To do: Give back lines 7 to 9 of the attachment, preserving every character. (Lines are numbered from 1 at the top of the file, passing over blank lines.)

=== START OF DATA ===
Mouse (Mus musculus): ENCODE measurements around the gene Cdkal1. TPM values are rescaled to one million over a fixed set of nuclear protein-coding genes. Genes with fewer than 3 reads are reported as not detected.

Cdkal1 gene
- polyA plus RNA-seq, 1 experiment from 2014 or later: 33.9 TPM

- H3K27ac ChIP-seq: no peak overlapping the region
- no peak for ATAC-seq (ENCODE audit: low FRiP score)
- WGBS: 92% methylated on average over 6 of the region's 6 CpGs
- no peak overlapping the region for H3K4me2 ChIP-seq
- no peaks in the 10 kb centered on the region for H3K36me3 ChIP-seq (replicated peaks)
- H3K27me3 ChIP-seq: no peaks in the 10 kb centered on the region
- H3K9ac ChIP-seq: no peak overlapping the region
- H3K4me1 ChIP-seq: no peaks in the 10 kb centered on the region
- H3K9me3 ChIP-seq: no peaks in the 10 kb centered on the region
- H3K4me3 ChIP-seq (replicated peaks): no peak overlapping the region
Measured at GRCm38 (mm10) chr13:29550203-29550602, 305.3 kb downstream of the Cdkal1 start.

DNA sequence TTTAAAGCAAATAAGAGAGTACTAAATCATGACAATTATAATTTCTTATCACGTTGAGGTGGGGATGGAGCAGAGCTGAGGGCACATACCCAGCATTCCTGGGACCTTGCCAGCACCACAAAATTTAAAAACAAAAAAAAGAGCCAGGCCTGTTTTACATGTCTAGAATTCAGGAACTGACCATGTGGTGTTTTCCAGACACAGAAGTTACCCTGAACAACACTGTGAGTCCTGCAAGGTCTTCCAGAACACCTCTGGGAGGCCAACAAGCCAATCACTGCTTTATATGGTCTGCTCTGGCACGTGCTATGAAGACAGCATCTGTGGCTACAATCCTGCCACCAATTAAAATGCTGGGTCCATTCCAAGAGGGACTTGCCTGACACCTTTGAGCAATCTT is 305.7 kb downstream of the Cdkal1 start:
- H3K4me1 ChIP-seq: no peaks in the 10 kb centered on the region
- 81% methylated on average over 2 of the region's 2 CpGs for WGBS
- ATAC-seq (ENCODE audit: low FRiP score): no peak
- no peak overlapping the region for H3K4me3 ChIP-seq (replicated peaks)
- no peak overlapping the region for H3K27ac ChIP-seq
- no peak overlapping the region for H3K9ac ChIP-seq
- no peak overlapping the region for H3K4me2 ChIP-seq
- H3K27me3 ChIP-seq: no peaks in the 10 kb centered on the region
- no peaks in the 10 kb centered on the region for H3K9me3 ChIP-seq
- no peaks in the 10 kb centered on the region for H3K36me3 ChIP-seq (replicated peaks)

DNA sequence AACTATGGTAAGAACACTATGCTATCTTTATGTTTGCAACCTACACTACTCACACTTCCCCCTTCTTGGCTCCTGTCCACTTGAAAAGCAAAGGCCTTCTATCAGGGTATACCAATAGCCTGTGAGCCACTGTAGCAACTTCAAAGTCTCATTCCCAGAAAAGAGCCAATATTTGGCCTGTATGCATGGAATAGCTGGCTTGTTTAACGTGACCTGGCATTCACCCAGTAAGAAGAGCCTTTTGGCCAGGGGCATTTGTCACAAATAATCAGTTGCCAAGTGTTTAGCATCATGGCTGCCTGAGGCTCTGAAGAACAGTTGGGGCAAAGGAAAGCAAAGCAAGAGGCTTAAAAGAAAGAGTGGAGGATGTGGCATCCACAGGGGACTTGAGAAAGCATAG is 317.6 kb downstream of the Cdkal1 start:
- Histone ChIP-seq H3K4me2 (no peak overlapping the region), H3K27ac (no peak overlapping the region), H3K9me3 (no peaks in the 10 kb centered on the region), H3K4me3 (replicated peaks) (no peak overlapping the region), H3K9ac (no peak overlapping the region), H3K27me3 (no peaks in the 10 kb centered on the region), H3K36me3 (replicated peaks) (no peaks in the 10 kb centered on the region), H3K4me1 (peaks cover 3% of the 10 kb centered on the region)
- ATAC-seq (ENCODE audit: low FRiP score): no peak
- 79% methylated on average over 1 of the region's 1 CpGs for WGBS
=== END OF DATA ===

- no peak overlapping the region for H3K4me2 ChIP-seq
- no peaks in the 10 kb centered on the region for H3K36me3 ChIP-seq (replicated peaks)
- H3K27me3 ChIP-seq: no peaks in the 10 kb centered on the region